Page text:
Cochran’s opponent in the June 3 showdown, state Sen. Chris McDaniel, is practically salivating over the contrast that it represents.

As the 2014 election cycle begins to accelerate, perhaps no race presents a sharper difference of views on what it means to be a Republican or offer a sharper microcosm of the ongoing GOP civil war than the race in Mississippi.

(On the Ground: POLITICO covers the hottest races of 2014)

And as other GOP primary challengers around the country have faltered, no candidate has emerged as a greater intraparty threat to a sitting senator than McDaniel, a fast-talking 41-year-old litigator who explicitly promises to shatter the status quo of Mississippi’s relationship with Washington. The brash state lawmaker trashes Cochran’s record as an appropriator for their poor home state as a travesty of spending and debt. He has vacuumed up cash from out-of-state conservative groups and names as inspirations both Texas Sen. Ted Cruz and Utah Sen. Mike Lee, a pair of neophyte tea party heroes with whom McDaniel says he has conferred about the race.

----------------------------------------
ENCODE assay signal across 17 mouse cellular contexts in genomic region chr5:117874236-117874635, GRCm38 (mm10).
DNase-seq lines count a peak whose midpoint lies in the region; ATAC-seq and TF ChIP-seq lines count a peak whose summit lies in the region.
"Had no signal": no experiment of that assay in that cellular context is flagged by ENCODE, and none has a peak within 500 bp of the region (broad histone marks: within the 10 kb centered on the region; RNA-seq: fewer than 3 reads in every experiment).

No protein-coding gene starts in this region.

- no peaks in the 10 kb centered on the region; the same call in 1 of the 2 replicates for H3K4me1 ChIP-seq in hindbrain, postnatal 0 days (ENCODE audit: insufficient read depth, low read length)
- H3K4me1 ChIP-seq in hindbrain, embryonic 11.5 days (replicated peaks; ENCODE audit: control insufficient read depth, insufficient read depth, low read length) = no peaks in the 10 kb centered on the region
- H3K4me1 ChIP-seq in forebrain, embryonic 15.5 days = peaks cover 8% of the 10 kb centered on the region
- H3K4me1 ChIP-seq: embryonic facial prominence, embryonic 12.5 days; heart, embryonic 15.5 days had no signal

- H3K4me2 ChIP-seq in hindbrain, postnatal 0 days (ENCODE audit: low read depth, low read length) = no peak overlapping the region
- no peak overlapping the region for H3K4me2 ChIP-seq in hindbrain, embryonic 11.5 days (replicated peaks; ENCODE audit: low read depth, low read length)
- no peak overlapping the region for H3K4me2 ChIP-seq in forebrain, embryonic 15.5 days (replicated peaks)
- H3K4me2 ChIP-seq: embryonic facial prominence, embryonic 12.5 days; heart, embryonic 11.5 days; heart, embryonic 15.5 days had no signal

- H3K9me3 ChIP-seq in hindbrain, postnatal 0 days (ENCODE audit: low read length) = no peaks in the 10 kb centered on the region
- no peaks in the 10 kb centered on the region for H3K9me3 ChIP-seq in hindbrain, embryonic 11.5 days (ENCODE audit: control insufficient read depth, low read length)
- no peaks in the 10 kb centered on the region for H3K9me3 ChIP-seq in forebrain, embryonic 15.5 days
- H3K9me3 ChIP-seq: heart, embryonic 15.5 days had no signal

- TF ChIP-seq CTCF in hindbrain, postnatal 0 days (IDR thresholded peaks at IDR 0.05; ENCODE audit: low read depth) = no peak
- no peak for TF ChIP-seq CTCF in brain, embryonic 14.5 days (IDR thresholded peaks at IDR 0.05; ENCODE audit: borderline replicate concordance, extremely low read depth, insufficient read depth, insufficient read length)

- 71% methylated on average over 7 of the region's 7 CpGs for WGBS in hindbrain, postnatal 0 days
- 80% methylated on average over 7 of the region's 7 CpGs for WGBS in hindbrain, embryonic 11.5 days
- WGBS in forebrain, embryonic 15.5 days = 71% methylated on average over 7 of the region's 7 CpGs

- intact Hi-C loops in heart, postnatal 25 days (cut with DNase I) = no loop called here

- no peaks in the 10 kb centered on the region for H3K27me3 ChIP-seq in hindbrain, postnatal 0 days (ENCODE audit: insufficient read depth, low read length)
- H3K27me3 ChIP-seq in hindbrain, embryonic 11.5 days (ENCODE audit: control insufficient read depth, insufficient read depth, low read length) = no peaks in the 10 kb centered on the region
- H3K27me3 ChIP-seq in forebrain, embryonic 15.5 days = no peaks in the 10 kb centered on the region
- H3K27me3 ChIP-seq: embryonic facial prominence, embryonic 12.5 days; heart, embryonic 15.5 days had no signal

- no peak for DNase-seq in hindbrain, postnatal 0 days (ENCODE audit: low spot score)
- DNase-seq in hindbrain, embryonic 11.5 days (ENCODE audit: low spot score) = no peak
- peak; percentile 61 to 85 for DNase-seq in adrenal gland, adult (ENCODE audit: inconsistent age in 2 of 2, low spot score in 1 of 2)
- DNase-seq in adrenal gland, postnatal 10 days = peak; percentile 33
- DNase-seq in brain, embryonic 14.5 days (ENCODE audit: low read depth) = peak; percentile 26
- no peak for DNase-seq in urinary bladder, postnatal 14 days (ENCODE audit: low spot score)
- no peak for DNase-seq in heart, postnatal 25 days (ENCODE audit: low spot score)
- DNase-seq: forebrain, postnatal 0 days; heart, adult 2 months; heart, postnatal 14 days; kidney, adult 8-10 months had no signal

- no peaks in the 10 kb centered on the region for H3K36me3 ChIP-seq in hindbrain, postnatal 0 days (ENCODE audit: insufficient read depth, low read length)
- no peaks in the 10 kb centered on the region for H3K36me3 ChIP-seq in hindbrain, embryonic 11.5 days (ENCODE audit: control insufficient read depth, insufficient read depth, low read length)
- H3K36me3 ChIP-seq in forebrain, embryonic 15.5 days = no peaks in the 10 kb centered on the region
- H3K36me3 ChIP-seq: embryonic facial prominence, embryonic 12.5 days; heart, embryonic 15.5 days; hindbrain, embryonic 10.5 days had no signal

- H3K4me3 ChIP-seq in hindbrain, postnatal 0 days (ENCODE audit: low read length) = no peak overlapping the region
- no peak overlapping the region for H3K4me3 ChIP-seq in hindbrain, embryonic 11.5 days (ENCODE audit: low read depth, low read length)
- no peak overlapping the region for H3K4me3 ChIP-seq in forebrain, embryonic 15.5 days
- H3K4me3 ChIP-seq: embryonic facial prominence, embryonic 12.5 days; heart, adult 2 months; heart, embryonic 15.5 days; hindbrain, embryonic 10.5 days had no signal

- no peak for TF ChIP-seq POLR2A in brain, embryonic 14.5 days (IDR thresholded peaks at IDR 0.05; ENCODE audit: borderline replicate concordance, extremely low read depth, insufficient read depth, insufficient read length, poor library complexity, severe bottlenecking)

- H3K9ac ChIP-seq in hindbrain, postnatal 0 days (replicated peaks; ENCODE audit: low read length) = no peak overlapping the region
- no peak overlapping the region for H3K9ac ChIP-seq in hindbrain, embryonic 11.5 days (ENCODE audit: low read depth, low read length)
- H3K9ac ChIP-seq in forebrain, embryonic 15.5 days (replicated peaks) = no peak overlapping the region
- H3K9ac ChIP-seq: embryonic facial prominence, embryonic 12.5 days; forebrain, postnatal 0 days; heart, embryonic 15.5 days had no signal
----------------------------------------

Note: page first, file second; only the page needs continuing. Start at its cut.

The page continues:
“If we’re able to defeat Thad Cochran in this primary race — he’s been there 41 years — do you know the shock waves it’ll send through the system?” McDaniel asked a hushed audience of more than 100 in a cavernous atrium at the University of Mississippi on Thursday. “We have to shake the establishment.”